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West and West Hill Streets
Nassau, N.P.
The Bahamas

(242) 328-5800

Bahamian art: Presenting. Uniting. Educating.

Mixed Media Blog

A partnership taking flight

Most folks old enough to remember the former Sir Lynden Pindling International Airport (LPIA) terminal agree that the upgraded facility is a massive improvement both aesthetically and where functionality is concerned.
And while few would argue that the airport’s large-scale renovation continues to make a positive impact on the enjoyment of its users, many hail the hub’s smaller details for giving it a finer and more creative touch.
A collaboration between the National Art Gallery of The Bahamas, local artists and Nassau Airport Development Company (NAD) has been partly responsible for this.

In 2011, the NAGB took on the responsibility of filling the new airport wing with local art and crafts, complementing the many vendors offering travelers tasteful gifts to take away with them. Perhaps, en route to the immigration and customs halls, travelers may have noticed a succession of display cases filled with paintings, sketches and ceramic works. Those paying closer attention might have taken a look at the labels identifying the works and their creators – all Bahamian artists and artisans. The hope is that the project will benefit both the individual artists, who receive a stipend as well as international exposure, and anyone interested in the country’s arts and culture community.
According to Jan Knowles, NAD vice president of marketing and communications, LPIA hosted over 3 million travelers between July 2014 and July 2015.

The project offers potential artists the opportunity to display their work to this wide audience of travelers,” she explained. “We want to see artists succeed in a tangible way. As such we have created special spaces to not only display art but we also give particular attention to profiling the artist.”
Every six months to a year, NAGB curatorial staff exchange the works in the showcases for fresh pieces. The recently updated spaces now feature works by ceramicists Rhojai Burrows, Celeste Harding and Spurgeonique Morley. All of the women are in the early stages of their professional development and are currently studying art at the College of The Bahamas. Each of the emerging artists was offered four cases to display their pieces in the international U.S. departure terminal and in the transitory corridors for international arrivals.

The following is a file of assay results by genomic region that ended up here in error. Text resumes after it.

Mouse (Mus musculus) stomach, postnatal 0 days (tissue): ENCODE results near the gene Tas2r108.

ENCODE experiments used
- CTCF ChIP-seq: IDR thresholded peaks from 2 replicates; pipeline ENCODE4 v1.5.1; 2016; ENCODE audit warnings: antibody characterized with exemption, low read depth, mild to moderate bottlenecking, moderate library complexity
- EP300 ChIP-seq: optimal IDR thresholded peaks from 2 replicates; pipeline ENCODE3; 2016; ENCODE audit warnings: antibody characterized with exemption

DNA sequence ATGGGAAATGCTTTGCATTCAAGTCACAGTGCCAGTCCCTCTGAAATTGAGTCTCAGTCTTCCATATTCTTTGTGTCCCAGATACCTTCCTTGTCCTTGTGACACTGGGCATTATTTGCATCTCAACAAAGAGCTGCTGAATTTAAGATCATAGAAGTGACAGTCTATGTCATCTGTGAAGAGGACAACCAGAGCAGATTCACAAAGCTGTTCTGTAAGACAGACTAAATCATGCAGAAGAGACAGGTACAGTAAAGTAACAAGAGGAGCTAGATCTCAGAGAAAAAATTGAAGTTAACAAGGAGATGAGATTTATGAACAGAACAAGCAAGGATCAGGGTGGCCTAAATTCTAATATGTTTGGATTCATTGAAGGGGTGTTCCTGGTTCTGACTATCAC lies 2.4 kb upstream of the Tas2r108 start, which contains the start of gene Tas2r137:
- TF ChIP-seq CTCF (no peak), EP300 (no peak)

Burrows decided to study art in her last year of high school, in 2012; she has since been using her work to discuss themes related to the environment and conservation. Her pieces are influenced by local surroundings.
“I use the form and textures in nature to enhance and bring a sculptural aspect to simple forms,” she explained.
Harding hails from Long Island, Bahamas and takes inspiration from the ordinary. The series of works presented at LPIA is nature-themed and heavily based on the healthy marine life found throughout The Bahamas. The works include an extensive aquatic series of over 100 “sea urchins” and marine flora.
“Not only is the marine life naturally bright in pigment, but the textures blow you away… It is my goal to show this to the world, not in one way, but many, with no restrictions,” said the artist.
Morley’s studies are in art education and ceramics. Her work was recently featured at PopopStudios in the 2015 Transforming Spaces art tour. She demonstrates a continuation of her focus on the feminine figure with her “Mechanical Woman” piece and “Jus’ Cause She Phat” series; visitors may also catch a glimpse of more functional pieces, like her “Deep Blue Sea” tea set.
Bynoe believes the NAGB and NAD partnership offers “an opportunity to engage with a platform that is often unconsidered”

“If you visit any bustling international airportNYC, Miami or Torontoyou will see a big part of their décor and how they think about the space is often in tandem with cultural work and public art commissions,” she said
This connection with local production and authenticity is what drove NAD to invest more than $2 million in permanent art fixtures at LPIA.
“We want Bahamians to continue to have a sense of pride and ownership in LPIA. This airport belongs to the people of The Bahamas. Through our partnership with the NAGB, we hope to display a wide range of art from across our archipelago that Bahamians can identify with, take pride in and enjoy,” said Knowles.

            For more information on the NAGB/NAD partnership or to find out more about purchasing artwork from Burrows, Harding or Morley, contact the NAGB at 328-5800.